Welcome to the first On the Road Again, my blog commentary where I let you in on some of my observations spawned by the sheer boredom of enduring several hours each week of I-405 gridlock. My basic premise for this feature is to loosely relate these observations and opinions to kindle a discussion about little known or interesting parts of our waste reduction and recycling programs or our environment in general. Good luck, right? For me it will be therapeutic; for you the reader, I hope it will be educational, thought-provoking, and perhaps even a bit controversial.
For this first foray, I’d like to kick things off by answering a question that this commentary begs asking:
“John, part of your job is to encourage others to be responsible stewards of their environment and here you are writing an article about sitting in traffic. Don’t you think spending over two hours a day in your car, idling in traffic, spewing carbon and exhaust into the atmosphere is just a smidge hypocritical? Have you ever heard of mass transit, buddy? What’s wrong with you?”
That’s a fair question, self. I do think riding the bus or the train is a great commuting alternative – for some of us. And that’s the problem: it should be a great alternative for most of us.
Strike One: Cost. It’s actually cheaper for me to buy the gas and pay overhead such as insurance and maintenance than to pony up the daily bus fare. At about $90 a month in bus fares, it just doesn’t pencil out for me. To see if the math works out for you, calculate your commute cost at metro.kingcounty.gov/ridertools to see if you can save money by riding the bus.
Strike Two: Convenience. There’s no direct route without transfers from a park and ride near my home to Kirkland. The daily journey would take me almost twice as long to get to work and back home again. On top of that, if you’ve ever had to endure an afternoon crawl on southbound I-405 from Kirkland to Renton and points south, you will have noticed that traffic in the restricted commuter lane used by buses is often moving slower than traffic in the unrestricted lanes. Check out Metro Transit’s Online Trip Planner to find out about your routes and ride times.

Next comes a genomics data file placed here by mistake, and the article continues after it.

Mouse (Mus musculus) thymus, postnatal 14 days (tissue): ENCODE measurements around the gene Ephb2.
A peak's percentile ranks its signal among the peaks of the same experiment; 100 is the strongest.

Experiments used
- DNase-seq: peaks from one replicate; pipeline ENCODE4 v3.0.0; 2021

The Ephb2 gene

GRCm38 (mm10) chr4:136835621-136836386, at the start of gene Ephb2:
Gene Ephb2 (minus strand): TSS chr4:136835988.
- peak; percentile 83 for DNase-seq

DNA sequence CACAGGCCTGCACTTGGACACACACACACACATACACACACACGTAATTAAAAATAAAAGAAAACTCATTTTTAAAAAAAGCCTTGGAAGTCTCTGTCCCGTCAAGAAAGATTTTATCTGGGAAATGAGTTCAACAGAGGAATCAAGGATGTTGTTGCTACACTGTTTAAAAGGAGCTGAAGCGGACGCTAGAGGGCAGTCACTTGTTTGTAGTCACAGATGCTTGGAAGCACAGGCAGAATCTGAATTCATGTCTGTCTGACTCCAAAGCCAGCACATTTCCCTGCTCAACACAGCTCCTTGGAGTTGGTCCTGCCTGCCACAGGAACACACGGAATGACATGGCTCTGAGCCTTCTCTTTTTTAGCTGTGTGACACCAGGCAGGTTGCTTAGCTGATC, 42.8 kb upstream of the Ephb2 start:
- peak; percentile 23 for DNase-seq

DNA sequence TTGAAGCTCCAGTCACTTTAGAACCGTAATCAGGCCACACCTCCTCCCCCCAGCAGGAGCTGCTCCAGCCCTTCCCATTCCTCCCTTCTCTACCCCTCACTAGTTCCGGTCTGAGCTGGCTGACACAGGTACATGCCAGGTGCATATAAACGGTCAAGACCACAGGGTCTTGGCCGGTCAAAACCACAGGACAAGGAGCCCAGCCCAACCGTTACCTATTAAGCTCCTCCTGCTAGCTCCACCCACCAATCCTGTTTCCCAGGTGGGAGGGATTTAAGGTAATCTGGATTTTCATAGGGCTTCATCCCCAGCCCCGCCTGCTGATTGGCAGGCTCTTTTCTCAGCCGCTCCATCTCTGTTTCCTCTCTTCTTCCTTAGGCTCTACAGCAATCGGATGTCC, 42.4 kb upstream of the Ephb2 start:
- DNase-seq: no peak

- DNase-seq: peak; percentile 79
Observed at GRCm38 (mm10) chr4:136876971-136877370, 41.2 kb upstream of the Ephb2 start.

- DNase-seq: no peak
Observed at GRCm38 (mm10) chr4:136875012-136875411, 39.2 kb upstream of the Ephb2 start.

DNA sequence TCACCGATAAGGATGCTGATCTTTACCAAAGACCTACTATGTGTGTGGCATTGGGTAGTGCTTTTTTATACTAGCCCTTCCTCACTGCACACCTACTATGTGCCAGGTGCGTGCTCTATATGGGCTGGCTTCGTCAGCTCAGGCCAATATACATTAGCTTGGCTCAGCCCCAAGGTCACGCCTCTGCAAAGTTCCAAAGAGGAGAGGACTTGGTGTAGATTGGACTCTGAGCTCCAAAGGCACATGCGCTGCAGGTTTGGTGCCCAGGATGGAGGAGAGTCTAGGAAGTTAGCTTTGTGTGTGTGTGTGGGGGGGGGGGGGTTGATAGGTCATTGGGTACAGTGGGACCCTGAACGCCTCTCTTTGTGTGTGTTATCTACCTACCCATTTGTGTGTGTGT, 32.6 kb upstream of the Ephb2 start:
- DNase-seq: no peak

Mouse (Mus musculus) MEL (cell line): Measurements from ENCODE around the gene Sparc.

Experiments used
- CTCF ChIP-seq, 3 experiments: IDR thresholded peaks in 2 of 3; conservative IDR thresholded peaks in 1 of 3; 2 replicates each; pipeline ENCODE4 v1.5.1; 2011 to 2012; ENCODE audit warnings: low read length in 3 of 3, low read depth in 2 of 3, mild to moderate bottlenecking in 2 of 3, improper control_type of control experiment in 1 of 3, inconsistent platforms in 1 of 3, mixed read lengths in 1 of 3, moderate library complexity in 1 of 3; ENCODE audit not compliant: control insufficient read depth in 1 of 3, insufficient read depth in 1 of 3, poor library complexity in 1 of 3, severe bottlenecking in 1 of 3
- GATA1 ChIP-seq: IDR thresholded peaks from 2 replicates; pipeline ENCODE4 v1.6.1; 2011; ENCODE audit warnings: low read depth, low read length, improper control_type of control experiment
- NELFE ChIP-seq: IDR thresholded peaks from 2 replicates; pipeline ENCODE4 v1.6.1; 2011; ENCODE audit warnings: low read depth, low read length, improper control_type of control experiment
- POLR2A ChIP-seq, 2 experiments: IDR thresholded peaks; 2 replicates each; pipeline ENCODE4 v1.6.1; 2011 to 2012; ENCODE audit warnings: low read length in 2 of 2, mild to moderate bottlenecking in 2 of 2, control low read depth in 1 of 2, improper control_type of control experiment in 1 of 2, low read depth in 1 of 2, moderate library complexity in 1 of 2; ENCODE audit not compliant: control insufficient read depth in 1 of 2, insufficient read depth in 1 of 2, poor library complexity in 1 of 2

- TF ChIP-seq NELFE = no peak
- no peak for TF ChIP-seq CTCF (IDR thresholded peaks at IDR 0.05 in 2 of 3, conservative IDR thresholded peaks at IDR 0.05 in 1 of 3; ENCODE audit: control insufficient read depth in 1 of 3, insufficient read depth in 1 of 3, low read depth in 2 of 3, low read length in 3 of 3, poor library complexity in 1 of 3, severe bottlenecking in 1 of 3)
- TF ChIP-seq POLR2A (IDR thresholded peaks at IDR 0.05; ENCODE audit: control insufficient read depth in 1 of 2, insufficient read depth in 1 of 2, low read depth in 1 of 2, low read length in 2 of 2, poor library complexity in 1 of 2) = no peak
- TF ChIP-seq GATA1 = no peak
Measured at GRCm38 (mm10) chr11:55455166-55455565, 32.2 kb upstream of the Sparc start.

And Strike Three, I’m out: I’m selfish. I admit it. I cherish the time alone in my car to decompress and prepare myself for an evening with my dear wife, my neurotic dog, and my exceptionally well-behaved and responsible teenage boys who give me absolutely no trouble at all and haven’t contributed a bit to any of the gray hair on my head, high blood pressure, or night sweats. But it’s more than just selfishness. It’s my misguided attitude that riding the bus is for the “other guy” and not me.
Interestingly enough, these same systemic and psychological barriers keeping people in their cars are similar to the barriers to waste reduction and recycling that Kirkland and most of our municipal neighbors recognized and began tearing down about a decade or so ago. We made recycling cheaper, more convenient, and accessible to everyone. In 2003, Kirkland included the cost of its recycling services in its garbage rate so our residents and businesses were able to recycle to their hearts’ content at no additional cost. We also made recycling more convenient by providing weekly collection and by commingling everything in the same container. No more sorting and no more separate bins for paper, plastics, and glass. We continue to make curbside recycling easier by adding new items to the mix such as plastic bags and clamshell containers. By addressing the cost and convenience considerations, we began to see a change in attitude from “recycling is just for hippies and greenies, man” to “recycling is for everyone, man.” It changed my attitude, for sure.
So what happened? The amount of recyclables collected in 2004 increased by 38% and Kirkland’s combined recycling diversion rate that includes single family and multifamily residents and businesses increased by 24%. Many cities followed suit or had already hopped on the same track, and the region as a whole began to see substantial increases in the amount of recyclable material diverted away from the metaphorical “big hole in the ground” where our trash goes, a.k.a. the Cedar Hills Landfill near Maple Valley (It’s actually a big mound of garbage and I strongly encourage you to take a guided tour). This regional effort extended the life of our last landfill by many years and consequently held the inevitable increase in disposal costs at bay. You may not realize it, but Cedar Hills was slated to be closed about now and its life has been extended until at least 2026. (If you think your garbage bill is high now, take a look at it after our landfill closes and we have to export our waste via railcar to a faraway landfill or issue bonded debt to pay for a 500 million dollar waste-to-energy incineration facility.)
So it seems that it has been much easier for the region to get people like me on board with recycling than on board a bus. But that doesn’t mean we shouldn’t keep trying because the payoff is huge for us all in terms of conserving our energy resources and extending the life of our transportation infrastructure. We’re certainly not going to stop trying to increase recycling. If we’re able to reduce fares, increase convenience and accessibility, and change attitudes as we did with waste reduction and recycling, I think mass transit can become, for most of us including me, the preferred alternative to cars that it should be.
If we’re able to accomplish that, you’ll see me at the front of the line.